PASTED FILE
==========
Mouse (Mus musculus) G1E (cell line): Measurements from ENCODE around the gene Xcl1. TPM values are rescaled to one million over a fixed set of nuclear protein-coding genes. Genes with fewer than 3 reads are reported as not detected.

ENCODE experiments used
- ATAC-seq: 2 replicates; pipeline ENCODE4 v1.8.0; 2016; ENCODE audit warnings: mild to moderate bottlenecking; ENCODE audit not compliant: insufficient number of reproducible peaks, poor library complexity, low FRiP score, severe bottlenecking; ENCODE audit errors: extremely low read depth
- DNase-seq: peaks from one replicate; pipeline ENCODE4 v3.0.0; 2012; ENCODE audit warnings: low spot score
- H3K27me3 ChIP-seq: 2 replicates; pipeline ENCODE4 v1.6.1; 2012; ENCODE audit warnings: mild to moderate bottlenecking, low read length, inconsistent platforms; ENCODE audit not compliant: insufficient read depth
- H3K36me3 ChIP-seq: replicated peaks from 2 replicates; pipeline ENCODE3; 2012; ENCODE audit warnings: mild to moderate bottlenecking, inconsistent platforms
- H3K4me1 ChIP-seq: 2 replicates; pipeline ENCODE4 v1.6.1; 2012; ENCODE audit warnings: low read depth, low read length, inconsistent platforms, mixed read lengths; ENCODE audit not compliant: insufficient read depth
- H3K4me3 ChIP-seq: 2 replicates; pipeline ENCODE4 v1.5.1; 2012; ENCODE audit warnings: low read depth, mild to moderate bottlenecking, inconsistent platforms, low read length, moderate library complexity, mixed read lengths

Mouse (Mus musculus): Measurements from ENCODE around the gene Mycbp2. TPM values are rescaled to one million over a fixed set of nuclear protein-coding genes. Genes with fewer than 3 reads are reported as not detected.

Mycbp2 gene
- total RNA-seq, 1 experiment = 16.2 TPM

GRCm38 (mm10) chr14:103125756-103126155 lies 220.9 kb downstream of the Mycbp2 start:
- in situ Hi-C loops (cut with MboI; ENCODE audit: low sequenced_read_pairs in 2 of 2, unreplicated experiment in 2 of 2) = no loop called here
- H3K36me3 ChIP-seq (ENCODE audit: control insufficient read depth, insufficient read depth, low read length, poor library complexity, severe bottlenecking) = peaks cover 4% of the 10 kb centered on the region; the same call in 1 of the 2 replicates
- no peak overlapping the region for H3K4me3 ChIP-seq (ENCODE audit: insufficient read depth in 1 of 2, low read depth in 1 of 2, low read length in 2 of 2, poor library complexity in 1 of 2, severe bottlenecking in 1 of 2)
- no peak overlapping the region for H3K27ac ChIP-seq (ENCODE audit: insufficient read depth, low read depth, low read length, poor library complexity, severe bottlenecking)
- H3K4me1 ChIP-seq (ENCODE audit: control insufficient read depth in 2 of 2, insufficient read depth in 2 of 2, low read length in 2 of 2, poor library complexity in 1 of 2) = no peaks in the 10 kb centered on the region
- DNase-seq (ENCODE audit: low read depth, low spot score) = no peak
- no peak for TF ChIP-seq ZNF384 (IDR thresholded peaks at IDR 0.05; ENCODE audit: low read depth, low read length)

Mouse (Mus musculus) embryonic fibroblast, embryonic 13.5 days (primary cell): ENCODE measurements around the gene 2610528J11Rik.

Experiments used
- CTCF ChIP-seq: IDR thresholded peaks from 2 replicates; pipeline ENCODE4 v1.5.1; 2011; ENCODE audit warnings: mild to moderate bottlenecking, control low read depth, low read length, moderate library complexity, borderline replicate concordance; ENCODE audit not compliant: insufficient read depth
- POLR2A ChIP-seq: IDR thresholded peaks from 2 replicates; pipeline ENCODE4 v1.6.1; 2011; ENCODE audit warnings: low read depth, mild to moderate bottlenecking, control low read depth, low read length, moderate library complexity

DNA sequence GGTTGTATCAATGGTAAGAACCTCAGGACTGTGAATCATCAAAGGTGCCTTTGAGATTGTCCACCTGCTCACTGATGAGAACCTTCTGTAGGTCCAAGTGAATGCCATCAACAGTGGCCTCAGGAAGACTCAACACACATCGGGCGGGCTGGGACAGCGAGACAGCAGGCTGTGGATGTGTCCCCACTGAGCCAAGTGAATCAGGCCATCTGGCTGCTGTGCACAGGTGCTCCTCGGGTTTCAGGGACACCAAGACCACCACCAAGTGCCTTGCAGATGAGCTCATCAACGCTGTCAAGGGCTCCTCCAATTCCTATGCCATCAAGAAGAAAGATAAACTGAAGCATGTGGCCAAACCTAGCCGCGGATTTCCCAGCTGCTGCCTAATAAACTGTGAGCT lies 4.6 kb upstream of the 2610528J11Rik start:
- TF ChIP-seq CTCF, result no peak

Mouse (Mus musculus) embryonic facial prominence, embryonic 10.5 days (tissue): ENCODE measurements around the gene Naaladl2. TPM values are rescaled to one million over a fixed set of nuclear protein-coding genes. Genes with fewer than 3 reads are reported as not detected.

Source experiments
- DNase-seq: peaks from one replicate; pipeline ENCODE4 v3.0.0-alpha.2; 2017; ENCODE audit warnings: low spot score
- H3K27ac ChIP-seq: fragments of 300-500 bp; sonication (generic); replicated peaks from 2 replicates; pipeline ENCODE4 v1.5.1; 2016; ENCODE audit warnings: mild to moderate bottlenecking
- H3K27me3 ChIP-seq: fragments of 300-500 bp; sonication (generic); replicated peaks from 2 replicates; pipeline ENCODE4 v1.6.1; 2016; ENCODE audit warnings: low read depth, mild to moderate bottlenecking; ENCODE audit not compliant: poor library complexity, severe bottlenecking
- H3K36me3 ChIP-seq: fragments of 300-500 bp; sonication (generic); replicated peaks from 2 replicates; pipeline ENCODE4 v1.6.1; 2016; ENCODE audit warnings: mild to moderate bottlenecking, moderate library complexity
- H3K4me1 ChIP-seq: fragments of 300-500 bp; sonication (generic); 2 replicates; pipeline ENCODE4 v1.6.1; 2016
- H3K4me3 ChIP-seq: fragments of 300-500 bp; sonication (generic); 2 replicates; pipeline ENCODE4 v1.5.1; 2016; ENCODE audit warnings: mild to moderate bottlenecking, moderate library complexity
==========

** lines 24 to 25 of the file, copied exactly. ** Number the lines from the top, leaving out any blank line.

DNA sequence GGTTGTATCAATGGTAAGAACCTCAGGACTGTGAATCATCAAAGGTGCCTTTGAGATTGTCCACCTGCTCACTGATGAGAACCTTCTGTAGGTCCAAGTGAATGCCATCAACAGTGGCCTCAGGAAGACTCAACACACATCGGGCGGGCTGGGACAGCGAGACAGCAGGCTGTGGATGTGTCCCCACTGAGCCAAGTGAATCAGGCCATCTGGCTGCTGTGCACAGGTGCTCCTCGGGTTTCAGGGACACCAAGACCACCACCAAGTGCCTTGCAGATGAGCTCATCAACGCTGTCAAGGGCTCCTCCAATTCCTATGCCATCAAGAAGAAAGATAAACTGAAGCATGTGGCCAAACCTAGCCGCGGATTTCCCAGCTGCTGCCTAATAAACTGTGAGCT lies 4.6 kb upstream of the 2610528J11Rik start:
- TF ChIP-seq CTCF, result no peak